You’ll excuse me if I find Pres. Obama’s words way too little, way too late. Because of his ineptitude to make the economic case to women before the midterms, since foreign money “stealing” the election was more important than women, our power in the workplace has been diminished even further. In the absence of any Democratic leadership on the economy, women split their vote, giving the edge to Republicans in places that handed the majority to the Right. Others simply stayed home.

Republicans in the Senate did what the Right always does, but this time it included Collins and Snowe, all of them voting against the Paycheck Fairness Act, which protects women from being second class working citizens.

The Right has their priorities, with women and the middle class not being part of them.

From Maria Shriver’s “A Woman’s Nation” report:

As women move into the labor force, their earnings are increasingly important to families and women more and more become the major breadwinner-even though women continue to be paid 23 cents less than men for every dollar earned in our economy. Nearly 4 in 10 mothers (39.3 percent) are primary breadwinners, bringing home the majority of the family’s earnings, and nearly two-thirds (62.8 percent) are breadwinners or co-breadwinners, bringing home at least a quarter of the family’s earnings. What’s more, women are now much more likely to head families on their own.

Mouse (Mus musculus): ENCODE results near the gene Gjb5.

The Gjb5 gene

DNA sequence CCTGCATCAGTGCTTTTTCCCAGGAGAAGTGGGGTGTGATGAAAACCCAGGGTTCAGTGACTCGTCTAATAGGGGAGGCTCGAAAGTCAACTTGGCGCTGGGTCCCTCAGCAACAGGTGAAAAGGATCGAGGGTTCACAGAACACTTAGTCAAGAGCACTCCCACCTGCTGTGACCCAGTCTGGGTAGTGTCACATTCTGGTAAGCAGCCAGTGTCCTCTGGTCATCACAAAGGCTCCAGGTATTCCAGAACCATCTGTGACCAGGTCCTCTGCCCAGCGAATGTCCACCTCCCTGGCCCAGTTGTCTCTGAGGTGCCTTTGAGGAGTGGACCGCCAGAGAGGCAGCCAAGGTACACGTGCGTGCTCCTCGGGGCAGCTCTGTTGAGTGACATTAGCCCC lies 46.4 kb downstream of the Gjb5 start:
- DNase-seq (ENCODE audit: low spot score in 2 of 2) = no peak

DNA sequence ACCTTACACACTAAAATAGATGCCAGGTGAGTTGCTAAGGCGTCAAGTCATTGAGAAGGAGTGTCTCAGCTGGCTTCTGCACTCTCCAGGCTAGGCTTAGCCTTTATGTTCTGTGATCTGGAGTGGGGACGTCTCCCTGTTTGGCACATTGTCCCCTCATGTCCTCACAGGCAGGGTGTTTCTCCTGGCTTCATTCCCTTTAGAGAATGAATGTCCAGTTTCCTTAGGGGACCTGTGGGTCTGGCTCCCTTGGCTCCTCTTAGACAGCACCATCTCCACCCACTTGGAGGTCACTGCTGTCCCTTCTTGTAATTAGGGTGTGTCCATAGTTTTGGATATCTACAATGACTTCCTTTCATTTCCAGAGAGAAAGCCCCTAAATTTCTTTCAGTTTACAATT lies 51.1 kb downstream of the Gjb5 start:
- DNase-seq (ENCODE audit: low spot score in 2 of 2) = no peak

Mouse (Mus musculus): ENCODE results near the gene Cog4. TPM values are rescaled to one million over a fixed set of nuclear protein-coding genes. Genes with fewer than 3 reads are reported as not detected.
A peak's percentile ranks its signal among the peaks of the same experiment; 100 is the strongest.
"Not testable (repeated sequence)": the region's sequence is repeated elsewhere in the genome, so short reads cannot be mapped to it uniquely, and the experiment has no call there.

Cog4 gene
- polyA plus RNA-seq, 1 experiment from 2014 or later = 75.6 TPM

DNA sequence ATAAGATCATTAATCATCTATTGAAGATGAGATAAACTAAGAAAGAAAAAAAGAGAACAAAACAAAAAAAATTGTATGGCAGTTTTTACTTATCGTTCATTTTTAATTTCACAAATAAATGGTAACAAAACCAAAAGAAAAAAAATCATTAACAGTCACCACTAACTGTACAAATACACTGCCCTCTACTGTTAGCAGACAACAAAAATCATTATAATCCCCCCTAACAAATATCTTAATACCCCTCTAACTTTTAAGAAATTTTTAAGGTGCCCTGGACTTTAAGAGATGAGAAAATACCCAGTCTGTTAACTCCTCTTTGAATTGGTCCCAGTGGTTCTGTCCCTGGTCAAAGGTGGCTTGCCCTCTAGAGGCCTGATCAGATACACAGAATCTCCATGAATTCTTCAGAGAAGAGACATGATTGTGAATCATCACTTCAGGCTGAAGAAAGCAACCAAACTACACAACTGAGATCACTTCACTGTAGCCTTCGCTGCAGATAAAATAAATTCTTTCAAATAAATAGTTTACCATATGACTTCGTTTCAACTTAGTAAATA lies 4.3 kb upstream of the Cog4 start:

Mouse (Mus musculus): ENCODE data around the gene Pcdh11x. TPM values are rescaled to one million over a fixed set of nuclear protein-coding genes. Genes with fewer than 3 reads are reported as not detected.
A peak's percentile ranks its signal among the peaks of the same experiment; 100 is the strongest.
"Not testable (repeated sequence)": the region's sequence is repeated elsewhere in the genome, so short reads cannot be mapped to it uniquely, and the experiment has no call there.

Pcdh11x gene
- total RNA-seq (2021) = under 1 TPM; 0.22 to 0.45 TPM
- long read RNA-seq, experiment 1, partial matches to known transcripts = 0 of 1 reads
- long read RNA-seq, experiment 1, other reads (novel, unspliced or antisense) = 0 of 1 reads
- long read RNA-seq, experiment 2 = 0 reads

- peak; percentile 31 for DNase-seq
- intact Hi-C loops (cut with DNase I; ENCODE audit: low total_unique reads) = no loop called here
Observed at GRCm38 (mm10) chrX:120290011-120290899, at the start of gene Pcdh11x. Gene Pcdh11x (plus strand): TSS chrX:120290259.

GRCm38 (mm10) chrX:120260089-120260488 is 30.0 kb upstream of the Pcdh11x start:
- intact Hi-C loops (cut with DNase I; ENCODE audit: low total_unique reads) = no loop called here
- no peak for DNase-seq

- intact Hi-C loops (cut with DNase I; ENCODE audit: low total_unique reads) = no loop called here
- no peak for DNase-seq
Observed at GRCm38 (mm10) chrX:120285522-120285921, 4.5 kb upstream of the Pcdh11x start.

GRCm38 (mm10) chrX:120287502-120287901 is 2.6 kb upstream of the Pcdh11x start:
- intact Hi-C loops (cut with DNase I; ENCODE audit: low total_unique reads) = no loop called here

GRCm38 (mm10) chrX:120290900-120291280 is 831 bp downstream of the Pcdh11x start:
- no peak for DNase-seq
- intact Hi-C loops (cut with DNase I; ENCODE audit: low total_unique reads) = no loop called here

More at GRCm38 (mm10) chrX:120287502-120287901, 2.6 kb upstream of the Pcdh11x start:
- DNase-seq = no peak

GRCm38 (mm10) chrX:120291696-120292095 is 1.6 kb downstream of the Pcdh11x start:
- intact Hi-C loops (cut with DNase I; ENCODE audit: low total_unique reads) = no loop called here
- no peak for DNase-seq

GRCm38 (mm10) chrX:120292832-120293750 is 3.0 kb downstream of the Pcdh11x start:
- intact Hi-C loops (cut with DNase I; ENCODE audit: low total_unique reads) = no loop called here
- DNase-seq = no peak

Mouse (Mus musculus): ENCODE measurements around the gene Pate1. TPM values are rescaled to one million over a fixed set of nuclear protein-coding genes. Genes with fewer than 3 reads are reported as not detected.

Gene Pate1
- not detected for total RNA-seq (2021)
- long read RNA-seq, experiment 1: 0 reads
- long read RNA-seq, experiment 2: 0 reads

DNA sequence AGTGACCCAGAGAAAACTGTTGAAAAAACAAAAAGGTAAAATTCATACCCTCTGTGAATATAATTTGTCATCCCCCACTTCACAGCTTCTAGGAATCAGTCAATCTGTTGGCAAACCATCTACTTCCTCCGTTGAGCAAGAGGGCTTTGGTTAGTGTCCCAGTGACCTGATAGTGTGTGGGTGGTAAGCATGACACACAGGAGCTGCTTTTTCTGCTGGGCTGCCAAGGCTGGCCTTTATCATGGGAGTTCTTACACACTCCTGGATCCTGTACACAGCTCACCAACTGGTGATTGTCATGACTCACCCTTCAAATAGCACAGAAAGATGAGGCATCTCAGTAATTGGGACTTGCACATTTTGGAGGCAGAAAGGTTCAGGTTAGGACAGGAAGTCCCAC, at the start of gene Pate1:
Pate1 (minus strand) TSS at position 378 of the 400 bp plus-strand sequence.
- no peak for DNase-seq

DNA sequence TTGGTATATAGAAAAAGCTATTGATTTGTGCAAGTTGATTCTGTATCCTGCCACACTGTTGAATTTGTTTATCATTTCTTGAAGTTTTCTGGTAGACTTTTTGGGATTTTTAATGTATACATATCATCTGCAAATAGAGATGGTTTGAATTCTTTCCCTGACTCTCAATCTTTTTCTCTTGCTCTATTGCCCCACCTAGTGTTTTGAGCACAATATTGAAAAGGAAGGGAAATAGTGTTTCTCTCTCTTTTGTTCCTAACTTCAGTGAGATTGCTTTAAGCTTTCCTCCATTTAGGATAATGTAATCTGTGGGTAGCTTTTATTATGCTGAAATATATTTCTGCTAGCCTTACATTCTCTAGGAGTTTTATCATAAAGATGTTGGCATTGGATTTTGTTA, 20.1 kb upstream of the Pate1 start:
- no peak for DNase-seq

These gains are by no means an unqualified victory for women in the workforce and in society, or for their families. Most women today are providing for their families by working outside the home-and still earning less than men-while providing more than their fair share of caregiving responsibilities inside the home, an increasingly impossible task. At home, families cope with this day-to-day time squeeze in a variety of unsatisfactory ways. In most families today, there’s no one who stays at home all day and so there’s no one with the time to prepare dinner, be home when the kids get back from school, or deal with the little things of everyday life, such as accepting a UPS package or getting the refrigerator repaired. Instead of having Mom at home keeping her eye on the children after school, families face the challenge of watching over their latchkey kids from afar and worry about what their teenagers are doing after school.

Yet the flip side is this: The presence of women is now commonplace in all kinds of workplaces and many are in positions of authority. Millions of workers now have a female boss and the more collaborative management styles that many women bring to the workplace are improving the bottom line. Increasingly, businesses are recognizing that most of their labor force has some kind of family care responsibility, and therefore are creating flexible workplace policies to deal with this reality. Many of the fastest-growing jobs replace the work women used to do for free in the home. The demand for home health aides, child care workers, and food service workers, for instance, has increased sharply.

Sen. Kirsten Gillibrand went on MSNBC to rail at Republicans. It’s good to see her up front and center. But folks, Democrats have made a mess of the economic message.

If an alternative to Republicans and Democrats shows up in ’12, and if they have a strong economic message, look out.